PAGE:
All embodiments of the improved apparatus share the advantage that the carrier or carriers for sealing elements (such as 64, 66, 72) and pin-shaped engaging elements 394 can move the corresponding parts gently into and from engagement with the respective ends of the rod-shaped articles which are to be tested for integrity of their fillers and/or wrappers. Moreover, the mounting of carriers for movement about axes which are inclined with respect to the axis of the drum is simpler than the mounting of a host of followers which are used in conventional testing apparatus wherein the ends of articles to be tested are engaged by tubes each of which is movable independently of the other tubes and wherein the followers track the face of a stationary cam. The carriers can insure more accurately reproducible movements of engaging elements into and from engagement with the rod-shaped articles. Also, the mounting of engaging elements on the improved carriers does not affect the versatility of the testing apparatus, i.e., the apparatus can test the articles by admitting testing fluid at both ends of each article, at one end while the other end is sealed, at one end while the other end is open to the atmosphere, by using testing fluid which is maintained above or below atmospheric pressure, by testing the wrappers simultaneously with testing of the ends of tobacco fillers (whereby the exact moment of testing of a filler head may but need not coincide with the testing of the respective wrapper), or by testing only the density of filler ends.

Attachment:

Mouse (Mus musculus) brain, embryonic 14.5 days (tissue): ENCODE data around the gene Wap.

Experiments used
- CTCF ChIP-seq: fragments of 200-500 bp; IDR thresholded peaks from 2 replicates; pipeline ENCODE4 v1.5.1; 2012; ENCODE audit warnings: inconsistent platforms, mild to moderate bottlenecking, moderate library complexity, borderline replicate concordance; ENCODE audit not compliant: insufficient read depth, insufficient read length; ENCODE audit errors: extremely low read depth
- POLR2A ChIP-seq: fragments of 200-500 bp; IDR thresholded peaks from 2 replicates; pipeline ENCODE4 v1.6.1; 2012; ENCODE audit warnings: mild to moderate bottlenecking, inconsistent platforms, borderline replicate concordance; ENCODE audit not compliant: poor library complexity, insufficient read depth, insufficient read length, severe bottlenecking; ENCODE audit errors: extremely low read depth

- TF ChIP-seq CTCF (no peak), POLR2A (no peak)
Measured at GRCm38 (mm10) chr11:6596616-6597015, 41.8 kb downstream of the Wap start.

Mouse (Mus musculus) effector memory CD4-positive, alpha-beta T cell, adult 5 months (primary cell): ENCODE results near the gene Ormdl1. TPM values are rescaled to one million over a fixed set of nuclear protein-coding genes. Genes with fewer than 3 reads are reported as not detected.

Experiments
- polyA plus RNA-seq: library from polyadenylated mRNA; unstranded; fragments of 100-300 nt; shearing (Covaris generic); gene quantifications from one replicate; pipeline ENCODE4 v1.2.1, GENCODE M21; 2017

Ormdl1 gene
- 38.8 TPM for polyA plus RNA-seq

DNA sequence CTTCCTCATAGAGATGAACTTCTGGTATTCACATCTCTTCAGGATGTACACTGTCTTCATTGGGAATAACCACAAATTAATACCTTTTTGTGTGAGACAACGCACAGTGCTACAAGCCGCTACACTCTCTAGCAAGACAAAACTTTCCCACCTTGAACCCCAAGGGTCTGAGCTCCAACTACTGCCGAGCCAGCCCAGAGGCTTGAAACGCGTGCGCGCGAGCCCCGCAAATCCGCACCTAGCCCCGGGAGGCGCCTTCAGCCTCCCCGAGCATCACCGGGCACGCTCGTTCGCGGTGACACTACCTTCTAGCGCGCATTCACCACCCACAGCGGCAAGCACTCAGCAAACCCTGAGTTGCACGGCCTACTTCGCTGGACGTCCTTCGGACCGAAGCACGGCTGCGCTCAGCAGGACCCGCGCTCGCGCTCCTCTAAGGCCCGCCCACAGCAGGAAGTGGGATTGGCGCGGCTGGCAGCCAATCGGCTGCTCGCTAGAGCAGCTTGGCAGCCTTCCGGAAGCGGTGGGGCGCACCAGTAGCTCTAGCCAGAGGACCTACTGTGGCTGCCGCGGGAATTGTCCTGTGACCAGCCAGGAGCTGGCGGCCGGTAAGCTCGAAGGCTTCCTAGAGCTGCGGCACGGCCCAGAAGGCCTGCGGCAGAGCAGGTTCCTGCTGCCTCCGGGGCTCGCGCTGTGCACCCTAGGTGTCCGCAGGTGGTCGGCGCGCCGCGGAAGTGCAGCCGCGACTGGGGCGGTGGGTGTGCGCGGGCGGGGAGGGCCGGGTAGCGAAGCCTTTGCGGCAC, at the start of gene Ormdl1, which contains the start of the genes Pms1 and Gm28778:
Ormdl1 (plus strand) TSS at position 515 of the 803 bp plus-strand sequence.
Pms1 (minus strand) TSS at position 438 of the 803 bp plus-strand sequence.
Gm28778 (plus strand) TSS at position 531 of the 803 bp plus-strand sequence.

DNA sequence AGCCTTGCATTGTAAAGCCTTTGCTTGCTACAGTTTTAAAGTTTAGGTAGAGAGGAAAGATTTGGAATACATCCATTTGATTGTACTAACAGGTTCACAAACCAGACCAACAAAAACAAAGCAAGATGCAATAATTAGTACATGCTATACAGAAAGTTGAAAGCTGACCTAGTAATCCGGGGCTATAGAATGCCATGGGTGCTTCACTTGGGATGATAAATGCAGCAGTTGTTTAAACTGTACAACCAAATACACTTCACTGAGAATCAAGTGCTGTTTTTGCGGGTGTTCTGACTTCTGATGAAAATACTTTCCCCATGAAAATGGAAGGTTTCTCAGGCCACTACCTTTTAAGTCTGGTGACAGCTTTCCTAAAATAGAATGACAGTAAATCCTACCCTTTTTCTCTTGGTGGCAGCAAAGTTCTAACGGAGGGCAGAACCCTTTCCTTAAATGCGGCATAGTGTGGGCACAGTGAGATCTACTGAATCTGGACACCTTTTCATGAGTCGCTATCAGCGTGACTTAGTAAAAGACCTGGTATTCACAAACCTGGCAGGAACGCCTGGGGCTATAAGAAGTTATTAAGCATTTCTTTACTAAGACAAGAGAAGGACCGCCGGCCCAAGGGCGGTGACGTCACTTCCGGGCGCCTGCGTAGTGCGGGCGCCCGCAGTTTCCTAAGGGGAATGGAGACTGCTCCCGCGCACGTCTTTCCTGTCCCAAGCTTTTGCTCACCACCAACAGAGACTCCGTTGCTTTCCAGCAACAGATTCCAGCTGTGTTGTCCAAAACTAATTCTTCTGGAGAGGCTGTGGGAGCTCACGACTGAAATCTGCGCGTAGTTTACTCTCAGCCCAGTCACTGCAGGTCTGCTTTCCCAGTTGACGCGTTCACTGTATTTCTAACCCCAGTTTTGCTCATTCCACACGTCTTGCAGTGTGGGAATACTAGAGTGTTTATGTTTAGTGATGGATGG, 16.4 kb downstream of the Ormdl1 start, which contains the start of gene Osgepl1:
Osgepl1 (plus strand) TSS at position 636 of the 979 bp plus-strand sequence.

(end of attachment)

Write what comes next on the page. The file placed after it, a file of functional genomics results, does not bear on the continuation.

Without further analysis, the foregoing will so fully reveal the gist of the present invention that others can, by applying current knowledge, readily adapt it for various applications without omitting features which fairly constitute essential characteristics of the generic and specific aspects of our contribution to the art and, therefore, such adaptations should and are intended to be comprehended within the meaning and range of equivalence of the claims.
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|Citing Patent||Filing date||Publication date||Applicant||Title|
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|US4321050 *||May 22, 1979||Mar 23, 1982||Hauni-Werke Korber & Co. Kg||Apparatus for severing and shifting plugs for cigarettes or the like|